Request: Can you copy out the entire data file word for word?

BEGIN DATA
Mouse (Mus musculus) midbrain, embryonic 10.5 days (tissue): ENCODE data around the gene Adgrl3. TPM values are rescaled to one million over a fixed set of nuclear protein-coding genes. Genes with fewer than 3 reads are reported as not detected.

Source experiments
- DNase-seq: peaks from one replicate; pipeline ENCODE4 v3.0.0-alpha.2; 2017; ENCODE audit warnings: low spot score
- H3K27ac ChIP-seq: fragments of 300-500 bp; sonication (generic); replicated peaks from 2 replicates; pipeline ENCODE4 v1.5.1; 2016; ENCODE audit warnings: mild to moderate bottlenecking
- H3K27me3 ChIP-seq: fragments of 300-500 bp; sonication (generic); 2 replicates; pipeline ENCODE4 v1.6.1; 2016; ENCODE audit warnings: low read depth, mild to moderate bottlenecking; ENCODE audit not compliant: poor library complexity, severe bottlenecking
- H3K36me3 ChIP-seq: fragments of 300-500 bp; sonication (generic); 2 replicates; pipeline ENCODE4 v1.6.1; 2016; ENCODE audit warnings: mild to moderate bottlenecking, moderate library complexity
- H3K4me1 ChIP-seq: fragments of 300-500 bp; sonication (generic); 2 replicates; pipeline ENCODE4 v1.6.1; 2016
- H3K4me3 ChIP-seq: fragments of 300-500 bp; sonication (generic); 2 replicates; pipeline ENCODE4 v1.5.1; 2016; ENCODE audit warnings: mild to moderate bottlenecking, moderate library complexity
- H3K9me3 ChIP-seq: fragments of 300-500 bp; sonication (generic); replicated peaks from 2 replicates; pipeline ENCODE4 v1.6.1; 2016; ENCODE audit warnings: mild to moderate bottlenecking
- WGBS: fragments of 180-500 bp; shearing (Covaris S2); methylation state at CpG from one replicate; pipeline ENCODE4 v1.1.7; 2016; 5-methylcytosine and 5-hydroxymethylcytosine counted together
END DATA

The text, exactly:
Mouse (Mus musculus) midbrain, embryonic 10.5 days (tissue): ENCODE data around the gene Adgrl3. TPM values are rescaled to one million over a fixed set of nuclear protein-coding genes. Genes with fewer than 3 reads are reported as not detected.

Source experiments
- DNase-seq: peaks from one replicate; pipeline ENCODE4 v3.0.0-alpha.2; 2017; ENCODE audit warnings: low spot score
- H3K27ac ChIP-seq: fragments of 300-500 bp; sonication (generic); replicated peaks from 2 replicates; pipeline ENCODE4 v1.5.1; 2016; ENCODE audit warnings: mild to moderate bottlenecking
- H3K27me3 ChIP-seq: fragments of 300-500 bp; sonication (generic); 2 replicates; pipeline ENCODE4 v1.6.1; 2016; ENCODE audit warnings: low read depth, mild to moderate bottlenecking; ENCODE audit not compliant: poor library complexity, severe bottlenecking
- H3K36me3 ChIP-seq: fragments of 300-500 bp; sonication (generic); 2 replicates; pipeline ENCODE4 v1.6.1; 2016; ENCODE audit warnings: mild to moderate bottlenecking, moderate library complexity
- H3K4me1 ChIP-seq: fragments of 300-500 bp; sonication (generic); 2 replicates; pipeline ENCODE4 v1.6.1; 2016
- H3K4me3 ChIP-seq: fragments of 300-500 bp; sonication (generic); 2 replicates; pipeline ENCODE4 v1.5.1; 2016; ENCODE audit warnings: mild to moderate bottlenecking, moderate library complexity
- H3K9me3 ChIP-seq: fragments of 300-500 bp; sonication (generic); replicated peaks from 2 replicates; pipeline ENCODE4 v1.6.1; 2016; ENCODE audit warnings: mild to moderate bottlenecking
- WGBS: fragments of 180-500 bp; shearing (Covaris S2); methylation state at CpG from one replicate; pipeline ENCODE4 v1.1.7; 2016; 5-methylcytosine and 5-hydroxymethylcytosine counted together